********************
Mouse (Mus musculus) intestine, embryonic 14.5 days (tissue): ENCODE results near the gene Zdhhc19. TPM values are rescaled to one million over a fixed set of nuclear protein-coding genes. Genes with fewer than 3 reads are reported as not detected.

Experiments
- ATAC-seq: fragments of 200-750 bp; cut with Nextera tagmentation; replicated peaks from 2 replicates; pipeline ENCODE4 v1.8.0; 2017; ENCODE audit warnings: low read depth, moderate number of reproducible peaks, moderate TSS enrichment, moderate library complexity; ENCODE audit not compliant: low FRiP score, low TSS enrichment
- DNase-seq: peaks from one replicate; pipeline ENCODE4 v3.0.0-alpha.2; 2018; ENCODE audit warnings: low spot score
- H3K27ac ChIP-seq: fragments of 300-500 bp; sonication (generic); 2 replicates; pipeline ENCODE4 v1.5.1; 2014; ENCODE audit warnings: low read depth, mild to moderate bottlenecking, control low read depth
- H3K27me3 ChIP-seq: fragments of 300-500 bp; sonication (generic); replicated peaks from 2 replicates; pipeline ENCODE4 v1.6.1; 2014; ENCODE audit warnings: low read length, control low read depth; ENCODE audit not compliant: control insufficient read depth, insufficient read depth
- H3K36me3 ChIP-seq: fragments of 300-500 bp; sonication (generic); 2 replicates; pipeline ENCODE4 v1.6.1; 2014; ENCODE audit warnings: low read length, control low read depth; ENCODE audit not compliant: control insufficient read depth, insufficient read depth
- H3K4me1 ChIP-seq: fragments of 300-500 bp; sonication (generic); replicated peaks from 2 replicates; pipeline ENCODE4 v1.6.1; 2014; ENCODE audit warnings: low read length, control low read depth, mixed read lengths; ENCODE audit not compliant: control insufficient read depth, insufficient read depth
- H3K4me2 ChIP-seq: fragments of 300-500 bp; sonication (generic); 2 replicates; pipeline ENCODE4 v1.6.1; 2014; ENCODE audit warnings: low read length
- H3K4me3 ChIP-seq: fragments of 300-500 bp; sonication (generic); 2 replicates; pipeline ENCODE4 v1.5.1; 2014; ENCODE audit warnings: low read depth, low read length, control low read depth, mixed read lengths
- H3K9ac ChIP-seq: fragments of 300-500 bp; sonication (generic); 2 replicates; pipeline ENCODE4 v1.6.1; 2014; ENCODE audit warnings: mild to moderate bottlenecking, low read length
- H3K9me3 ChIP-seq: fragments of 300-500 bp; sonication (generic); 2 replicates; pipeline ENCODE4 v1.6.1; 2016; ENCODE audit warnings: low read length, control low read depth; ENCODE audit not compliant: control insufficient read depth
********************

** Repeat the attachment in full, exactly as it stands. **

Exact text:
Mouse (Mus musculus) intestine, embryonic 14.5 days (tissue): ENCODE results near the gene Zdhhc19. TPM values are rescaled to one million over a fixed set of nuclear protein-coding genes. Genes with fewer than 3 reads are reported as not detected.

Experiments
- ATAC-seq: fragments of 200-750 bp; cut with Nextera tagmentation; replicated peaks from 2 replicates; pipeline ENCODE4 v1.8.0; 2017; ENCODE audit warnings: low read depth, moderate number of reproducible peaks, moderate TSS enrichment, moderate library complexity; ENCODE audit not compliant: low FRiP score, low TSS enrichment
- DNase-seq: peaks from one replicate; pipeline ENCODE4 v3.0.0-alpha.2; 2018; ENCODE audit warnings: low spot score
- H3K27ac ChIP-seq: fragments of 300-500 bp; sonication (generic); 2 replicates; pipeline ENCODE4 v1.5.1; 2014; ENCODE audit warnings: low read depth, mild to moderate bottlenecking, control low read depth
- H3K27me3 ChIP-seq: fragments of 300-500 bp; sonication (generic); replicated peaks from 2 replicates; pipeline ENCODE4 v1.6.1; 2014; ENCODE audit warnings: low read length, control low read depth; ENCODE audit not compliant: control insufficient read depth, insufficient read depth
- H3K36me3 ChIP-seq: fragments of 300-500 bp; sonication (generic); 2 replicates; pipeline ENCODE4 v1.6.1; 2014; ENCODE audit warnings: low read length, control low read depth; ENCODE audit not compliant: control insufficient read depth, insufficient read depth
- H3K4me1 ChIP-seq: fragments of 300-500 bp; sonication (generic); replicated peaks from 2 replicates; pipeline ENCODE4 v1.6.1; 2014; ENCODE audit warnings: low read length, control low read depth, mixed read lengths; ENCODE audit not compliant: control insufficient read depth, insufficient read depth
- H3K4me2 ChIP-seq: fragments of 300-500 bp; sonication (generic); 2 replicates; pipeline ENCODE4 v1.6.1; 2014; ENCODE audit warnings: low read length
- H3K4me3 ChIP-seq: fragments of 300-500 bp; sonication (generic); 2 replicates; pipeline ENCODE4 v1.5.1; 2014; ENCODE audit warnings: low read depth, low read length, control low read depth, mixed read lengths
- H3K9ac ChIP-seq: fragments of 300-500 bp; sonication (generic); 2 replicates; pipeline ENCODE4 v1.6.1; 2014; ENCODE audit warnings: mild to moderate bottlenecking, low read length
- H3K9me3 ChIP-seq: fragments of 300-500 bp; sonication (generic); 2 replicates; pipeline ENCODE4 v1.6.1; 2016; ENCODE audit warnings: low read length, control low read depth; ENCODE audit not compliant: control insufficient read depth